the recent regulatory reform consultation paper issued by the FSA and the likely changes that will occur to the FSA Handbook:

The Financial Services Bill 2011 (“the Bill”) creates a new financial services regulatory structure. In addition to the creation of the Financial Policy Committee, the regulation of prudential and conduct operations[1] will be separated out to two new organisations - the Prudential Regulation Authority (“PRA”) and the Financial Conduct Authority (“FCA”) - when the Bill receives Royal Assent[2]. The FCA will become responsible for the authorised person regime and will maintain the supervision, monitoring and enforcement regimes currently conducted by the FSA.

On 12 September 2012 the FSA published consultation paper CP12/24 entitled “Regulatory Reform: PRA and FCA regimes relating to aspects of authorisation and supervision”[3] (the “Consultation Paper”). The paper consults on substantive proposed changes to the current FSA rules and guidance, in anticipation of the enactment of the Bill.

When the PRA and PCA (together the “New Regulators”) acquire their new powers, each body will adopt its own specific handbook. Provisions of the existing FSA Handbook will be adopted/designated by the FCA and/or the PRA to form the new handbooks. The new handbooks will be available online and it is expected that there will be a central version which will show the combined provisions with clear labels indicating which regulator each provision applies to. Whilst some of the amendments to the current FSA Handbook will be relatively straightforward there will be the need for substantive changes in some parts in order to reflect the objectives and functions of the New Regulators, as set out in the Bill.

The Consultation Paper identifies a number of substantive changes to the current FSA Handbook. Some of these appear relatively uncontroversial, whilst others will have an impact on the procedures and practices that some firms may currently adopt. The Consultation Paper is aimed at all firms and should be considered carefully as the proposed amendments/additions to the Handbook may require action on the part of firms.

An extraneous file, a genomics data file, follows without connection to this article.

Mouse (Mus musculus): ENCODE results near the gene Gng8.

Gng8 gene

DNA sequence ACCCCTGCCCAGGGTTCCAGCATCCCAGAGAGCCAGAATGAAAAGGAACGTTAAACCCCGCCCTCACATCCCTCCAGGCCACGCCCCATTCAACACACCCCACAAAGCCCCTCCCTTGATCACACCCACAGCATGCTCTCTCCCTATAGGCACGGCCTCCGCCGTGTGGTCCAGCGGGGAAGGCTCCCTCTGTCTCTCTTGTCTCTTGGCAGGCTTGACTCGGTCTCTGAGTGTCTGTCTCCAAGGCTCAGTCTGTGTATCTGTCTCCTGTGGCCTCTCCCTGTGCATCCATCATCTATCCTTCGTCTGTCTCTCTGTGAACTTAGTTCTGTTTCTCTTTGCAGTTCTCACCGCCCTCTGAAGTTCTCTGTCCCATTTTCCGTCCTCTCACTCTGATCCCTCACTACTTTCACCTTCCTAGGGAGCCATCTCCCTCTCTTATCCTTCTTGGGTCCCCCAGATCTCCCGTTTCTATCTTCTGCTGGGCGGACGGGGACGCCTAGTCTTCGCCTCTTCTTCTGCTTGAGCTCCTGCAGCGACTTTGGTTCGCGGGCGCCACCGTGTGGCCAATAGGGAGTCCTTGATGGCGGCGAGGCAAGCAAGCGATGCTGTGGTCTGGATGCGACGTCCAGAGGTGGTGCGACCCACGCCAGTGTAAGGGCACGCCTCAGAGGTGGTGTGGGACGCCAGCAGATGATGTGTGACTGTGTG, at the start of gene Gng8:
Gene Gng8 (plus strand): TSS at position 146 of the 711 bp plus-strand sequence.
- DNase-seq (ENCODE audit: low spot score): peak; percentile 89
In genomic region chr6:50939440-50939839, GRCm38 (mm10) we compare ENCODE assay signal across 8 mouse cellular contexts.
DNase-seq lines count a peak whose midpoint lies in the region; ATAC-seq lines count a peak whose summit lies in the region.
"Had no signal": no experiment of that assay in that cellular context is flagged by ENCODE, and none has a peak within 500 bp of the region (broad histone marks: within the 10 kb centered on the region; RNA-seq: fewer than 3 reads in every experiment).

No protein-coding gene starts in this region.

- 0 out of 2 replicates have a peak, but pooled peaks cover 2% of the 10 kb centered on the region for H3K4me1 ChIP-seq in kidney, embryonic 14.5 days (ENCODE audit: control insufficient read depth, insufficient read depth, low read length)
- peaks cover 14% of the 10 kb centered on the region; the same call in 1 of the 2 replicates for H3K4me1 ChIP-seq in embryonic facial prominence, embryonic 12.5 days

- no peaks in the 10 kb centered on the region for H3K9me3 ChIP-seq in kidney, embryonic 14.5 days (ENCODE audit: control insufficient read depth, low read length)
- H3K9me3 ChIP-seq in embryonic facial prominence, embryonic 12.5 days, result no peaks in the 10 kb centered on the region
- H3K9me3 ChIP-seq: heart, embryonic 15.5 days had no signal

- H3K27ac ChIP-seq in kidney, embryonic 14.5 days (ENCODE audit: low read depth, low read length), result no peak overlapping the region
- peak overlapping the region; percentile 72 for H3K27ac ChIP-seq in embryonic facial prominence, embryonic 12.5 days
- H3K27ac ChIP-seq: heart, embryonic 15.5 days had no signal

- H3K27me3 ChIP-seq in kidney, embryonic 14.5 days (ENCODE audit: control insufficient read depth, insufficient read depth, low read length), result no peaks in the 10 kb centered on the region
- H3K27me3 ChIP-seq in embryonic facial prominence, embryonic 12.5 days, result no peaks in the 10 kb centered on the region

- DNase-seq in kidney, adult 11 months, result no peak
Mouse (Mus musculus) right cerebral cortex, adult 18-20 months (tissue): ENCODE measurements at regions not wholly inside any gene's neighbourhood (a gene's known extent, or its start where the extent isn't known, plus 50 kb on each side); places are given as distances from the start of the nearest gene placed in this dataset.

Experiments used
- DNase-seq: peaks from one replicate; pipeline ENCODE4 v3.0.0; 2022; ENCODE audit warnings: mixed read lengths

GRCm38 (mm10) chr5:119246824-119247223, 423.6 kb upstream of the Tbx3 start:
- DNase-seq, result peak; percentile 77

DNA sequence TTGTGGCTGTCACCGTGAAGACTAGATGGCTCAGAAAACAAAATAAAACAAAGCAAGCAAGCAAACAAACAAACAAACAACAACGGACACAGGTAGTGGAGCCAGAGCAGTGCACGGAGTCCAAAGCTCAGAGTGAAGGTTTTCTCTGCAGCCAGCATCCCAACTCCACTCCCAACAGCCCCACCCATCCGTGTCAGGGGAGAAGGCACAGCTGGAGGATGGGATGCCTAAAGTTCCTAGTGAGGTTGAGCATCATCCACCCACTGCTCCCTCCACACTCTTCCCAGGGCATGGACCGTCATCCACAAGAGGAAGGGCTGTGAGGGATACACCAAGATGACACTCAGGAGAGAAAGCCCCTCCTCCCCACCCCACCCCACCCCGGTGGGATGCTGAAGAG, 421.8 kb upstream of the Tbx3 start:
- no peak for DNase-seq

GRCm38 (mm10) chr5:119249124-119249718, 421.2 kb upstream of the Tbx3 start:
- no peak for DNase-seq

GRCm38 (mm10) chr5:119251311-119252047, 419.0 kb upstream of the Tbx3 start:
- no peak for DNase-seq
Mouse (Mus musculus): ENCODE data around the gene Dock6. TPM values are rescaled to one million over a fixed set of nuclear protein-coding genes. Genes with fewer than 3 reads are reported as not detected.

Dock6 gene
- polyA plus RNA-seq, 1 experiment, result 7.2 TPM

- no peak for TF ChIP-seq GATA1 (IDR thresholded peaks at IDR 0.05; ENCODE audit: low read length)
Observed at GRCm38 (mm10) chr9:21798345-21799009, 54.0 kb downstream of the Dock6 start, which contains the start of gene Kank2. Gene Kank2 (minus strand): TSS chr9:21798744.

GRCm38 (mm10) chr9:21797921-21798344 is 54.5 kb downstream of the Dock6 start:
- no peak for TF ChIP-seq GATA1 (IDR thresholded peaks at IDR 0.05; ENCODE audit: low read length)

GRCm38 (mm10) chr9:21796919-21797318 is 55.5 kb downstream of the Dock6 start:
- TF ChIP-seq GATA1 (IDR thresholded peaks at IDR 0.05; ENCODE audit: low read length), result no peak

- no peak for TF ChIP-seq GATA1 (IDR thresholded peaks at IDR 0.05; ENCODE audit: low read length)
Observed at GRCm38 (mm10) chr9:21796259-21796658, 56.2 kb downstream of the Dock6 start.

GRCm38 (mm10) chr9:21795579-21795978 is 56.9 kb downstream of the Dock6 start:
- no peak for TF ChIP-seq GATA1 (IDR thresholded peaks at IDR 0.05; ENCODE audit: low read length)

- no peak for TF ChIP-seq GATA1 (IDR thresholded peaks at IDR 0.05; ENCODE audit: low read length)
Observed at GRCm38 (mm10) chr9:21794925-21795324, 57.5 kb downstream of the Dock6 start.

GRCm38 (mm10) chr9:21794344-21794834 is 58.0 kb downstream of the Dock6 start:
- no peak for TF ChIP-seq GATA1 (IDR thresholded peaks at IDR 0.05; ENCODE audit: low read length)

The main aspects of the Consultation Paper can be summarised as follows:

Relevant amendments to definitions

A number of amendments and additions to the current Handbook glossary are proposed. These appear fairly uncontroversial and straight forward. They reflect the new regulatory regime that the Bill will create and are unlikely to create a great deal of difficulty for firms.

Changes to regulator disclosure requirements and use of the regulators’ logos (GEN 4/5)

Firms will continue to be required to disclose their regulatory status in letters and electronic communications to retail clients. The suggested wording currently provided by the FSA will be amended to reflect the change in regulator to the New Regulators. However, perhaps one of the most significant proposed amendments, in terms of costs to be incurred by firms, is that the general licence currently in place, which enables firms to utilise the FSA logo, will be removed and no alternative general licence will be brought into effect when the New Regulators take over.

Many firms currently use the FSA logo on letterheads, email signatures and websites etc. in order to communicate to consumers that they are authorised and regulated by the FSA (in accordance with their disclosure obligations under GEN 4). However, the Consultation Paper indicates that firms should be able to comply with their regulatory disclosure requirements without the need to utilise the New Regulators’ logos. Firms will be able to apply for an individual licence to use the new logos but it is unclear exactly on what basis such a licence would be granted.

It is proposed that firms will have a 6 month transitional period once the New Regulators acquire their regulatory powers. Firms will not be permitted to continue to display the FSA logo after this 6 month period and must ensure that the New Regulators’ logos are not used in any communication unless an individual licence has been granted.

These new provisions mean that firms must take steps to amend all stationary and electronic equivalents which currently display the FSA logo. Annex 1 of the Consultation Paper sets out a cost benefit analysis and estimates that most small firms will incur one-off costs to implement these changes. The analysis estimates that such one-off costs for a small firm would range from less than £100 to no more than £2,500. Firms should start planning and considering the cost implications of these proposals now, particularly if they usually bulk buy stationary which already has the FSA logo printed.

Firms will be able to continue using the “Keyfacts” logo given the connotations this conveys to consumers (i.e. that documents are important and should be read).

Changes to the Supervision Manual (SUP 5) regarding reports by Skilled Persons

A Skilled Person is a person appointed by the New Regulators [4] to provide a report under s. 166 or s. 166A (as will be added by the Bill) of the Financial Services and Markets Act 2000 (the “Act”).

Amendments to SUP 5 will reflect amendments that the Bill proposes to make to the Act, namely: